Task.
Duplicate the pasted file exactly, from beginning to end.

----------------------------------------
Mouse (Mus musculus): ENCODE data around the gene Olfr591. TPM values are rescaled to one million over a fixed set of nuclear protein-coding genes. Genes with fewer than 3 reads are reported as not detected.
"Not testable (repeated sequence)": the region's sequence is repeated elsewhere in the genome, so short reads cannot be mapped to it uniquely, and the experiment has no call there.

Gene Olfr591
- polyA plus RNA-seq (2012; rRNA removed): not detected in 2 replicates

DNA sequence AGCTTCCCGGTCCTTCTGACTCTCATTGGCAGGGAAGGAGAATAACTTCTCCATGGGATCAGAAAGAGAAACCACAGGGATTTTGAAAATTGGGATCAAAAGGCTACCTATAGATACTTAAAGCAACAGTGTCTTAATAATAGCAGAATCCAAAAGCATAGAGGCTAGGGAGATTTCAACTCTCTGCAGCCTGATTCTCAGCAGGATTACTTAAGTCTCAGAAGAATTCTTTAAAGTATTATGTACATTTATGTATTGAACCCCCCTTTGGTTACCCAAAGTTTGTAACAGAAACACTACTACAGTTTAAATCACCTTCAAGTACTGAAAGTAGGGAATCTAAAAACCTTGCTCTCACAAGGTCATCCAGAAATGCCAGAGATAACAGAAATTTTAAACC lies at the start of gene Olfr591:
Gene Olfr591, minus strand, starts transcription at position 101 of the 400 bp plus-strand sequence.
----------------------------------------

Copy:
Mouse (Mus musculus): ENCODE data around the gene Olfr591. TPM values are rescaled to one million over a fixed set of nuclear protein-coding genes. Genes with fewer than 3 reads are reported as not detected.
"Not testable (repeated sequence)": the region's sequence is repeated elsewhere in the genome, so short reads cannot be mapped to it uniquely, and the experiment has no call there.

Gene Olfr591
- polyA plus RNA-seq (2012; rRNA removed): not detected in 2 replicates

DNA sequence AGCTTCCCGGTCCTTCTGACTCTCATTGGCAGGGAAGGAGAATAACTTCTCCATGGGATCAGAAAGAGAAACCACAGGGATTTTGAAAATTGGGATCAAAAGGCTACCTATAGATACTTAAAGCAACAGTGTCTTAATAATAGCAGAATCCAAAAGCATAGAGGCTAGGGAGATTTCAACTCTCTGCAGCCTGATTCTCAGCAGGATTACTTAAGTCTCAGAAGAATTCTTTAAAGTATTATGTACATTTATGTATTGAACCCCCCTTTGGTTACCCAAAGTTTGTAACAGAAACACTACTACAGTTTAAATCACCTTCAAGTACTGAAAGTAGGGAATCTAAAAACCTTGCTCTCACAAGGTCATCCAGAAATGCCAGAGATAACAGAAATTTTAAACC lies at the start of gene Olfr591:
Gene Olfr591, minus strand, starts transcription at position 101 of the 400 bp plus-strand sequence.